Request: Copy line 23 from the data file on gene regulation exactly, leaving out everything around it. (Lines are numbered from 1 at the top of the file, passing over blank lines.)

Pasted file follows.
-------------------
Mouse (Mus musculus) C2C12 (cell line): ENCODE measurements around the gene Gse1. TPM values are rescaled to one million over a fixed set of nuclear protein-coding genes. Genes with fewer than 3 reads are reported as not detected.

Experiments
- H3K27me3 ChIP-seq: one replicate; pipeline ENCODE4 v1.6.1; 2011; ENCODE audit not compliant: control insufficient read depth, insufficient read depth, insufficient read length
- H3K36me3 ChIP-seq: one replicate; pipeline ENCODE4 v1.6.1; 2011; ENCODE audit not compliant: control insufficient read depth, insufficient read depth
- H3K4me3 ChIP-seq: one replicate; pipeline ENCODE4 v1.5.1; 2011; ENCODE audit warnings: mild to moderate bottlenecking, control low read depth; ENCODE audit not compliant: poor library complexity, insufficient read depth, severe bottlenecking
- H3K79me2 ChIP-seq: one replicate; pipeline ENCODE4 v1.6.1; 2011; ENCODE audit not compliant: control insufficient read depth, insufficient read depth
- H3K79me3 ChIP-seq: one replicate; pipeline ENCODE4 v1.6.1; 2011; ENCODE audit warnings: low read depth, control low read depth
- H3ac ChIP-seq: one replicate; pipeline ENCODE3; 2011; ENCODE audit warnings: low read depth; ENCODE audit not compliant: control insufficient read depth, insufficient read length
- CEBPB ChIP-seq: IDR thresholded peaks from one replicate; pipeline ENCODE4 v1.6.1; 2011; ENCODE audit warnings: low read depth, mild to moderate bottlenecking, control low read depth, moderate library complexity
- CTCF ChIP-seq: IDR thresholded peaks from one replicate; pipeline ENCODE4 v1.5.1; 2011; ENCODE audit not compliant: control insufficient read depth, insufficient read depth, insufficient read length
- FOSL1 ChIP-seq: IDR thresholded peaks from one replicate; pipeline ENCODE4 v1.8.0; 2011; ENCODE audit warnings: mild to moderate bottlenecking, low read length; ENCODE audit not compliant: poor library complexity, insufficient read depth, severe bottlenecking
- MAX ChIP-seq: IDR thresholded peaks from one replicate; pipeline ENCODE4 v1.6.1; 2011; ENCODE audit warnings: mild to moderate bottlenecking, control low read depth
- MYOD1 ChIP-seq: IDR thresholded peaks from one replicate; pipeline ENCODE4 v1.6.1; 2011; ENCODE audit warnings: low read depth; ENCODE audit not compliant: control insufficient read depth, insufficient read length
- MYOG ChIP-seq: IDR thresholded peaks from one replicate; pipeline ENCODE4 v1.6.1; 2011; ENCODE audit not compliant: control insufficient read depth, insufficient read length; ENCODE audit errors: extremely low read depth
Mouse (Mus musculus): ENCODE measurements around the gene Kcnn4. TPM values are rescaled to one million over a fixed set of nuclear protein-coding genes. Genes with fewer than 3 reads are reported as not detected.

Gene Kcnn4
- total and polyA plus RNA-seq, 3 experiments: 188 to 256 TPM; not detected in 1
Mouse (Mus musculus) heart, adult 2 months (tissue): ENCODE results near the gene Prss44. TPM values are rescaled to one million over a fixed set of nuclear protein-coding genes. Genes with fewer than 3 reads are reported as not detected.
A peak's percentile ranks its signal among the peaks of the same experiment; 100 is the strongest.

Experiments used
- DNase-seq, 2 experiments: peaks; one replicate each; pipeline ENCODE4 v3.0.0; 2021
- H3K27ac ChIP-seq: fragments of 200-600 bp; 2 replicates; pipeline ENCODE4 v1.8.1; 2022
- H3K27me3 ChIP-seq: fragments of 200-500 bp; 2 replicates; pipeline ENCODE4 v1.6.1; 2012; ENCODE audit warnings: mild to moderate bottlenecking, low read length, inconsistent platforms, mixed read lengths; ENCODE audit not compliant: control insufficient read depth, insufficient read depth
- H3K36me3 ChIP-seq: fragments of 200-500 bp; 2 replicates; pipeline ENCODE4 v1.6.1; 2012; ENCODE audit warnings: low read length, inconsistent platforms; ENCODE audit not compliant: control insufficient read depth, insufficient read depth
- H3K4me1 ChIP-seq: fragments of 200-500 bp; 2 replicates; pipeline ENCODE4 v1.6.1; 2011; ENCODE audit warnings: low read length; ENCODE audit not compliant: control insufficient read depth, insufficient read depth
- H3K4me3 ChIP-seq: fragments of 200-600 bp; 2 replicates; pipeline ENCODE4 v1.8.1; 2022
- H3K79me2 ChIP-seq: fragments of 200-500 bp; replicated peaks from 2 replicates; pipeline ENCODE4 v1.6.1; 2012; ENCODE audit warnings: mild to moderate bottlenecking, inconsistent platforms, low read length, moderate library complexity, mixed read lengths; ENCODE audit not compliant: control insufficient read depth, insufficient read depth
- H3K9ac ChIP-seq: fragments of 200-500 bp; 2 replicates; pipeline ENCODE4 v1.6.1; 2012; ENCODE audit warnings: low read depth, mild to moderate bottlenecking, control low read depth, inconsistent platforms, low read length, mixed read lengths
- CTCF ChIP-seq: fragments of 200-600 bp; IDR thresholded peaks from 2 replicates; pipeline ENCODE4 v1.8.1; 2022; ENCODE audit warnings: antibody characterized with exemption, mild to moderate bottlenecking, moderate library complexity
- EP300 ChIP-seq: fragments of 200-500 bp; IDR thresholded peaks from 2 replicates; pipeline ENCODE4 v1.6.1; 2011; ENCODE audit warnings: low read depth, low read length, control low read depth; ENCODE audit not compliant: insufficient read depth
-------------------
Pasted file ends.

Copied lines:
- H3K27me3 ChIP-seq: fragments of 200-500 bp; 2 replicates; pipeline ENCODE4 v1.6.1; 2012; ENCODE audit warnings: mild to moderate bottlenecking, low read length, inconsistent platforms, mixed read lengths; ENCODE audit not compliant: control insufficient read depth, insufficient read depth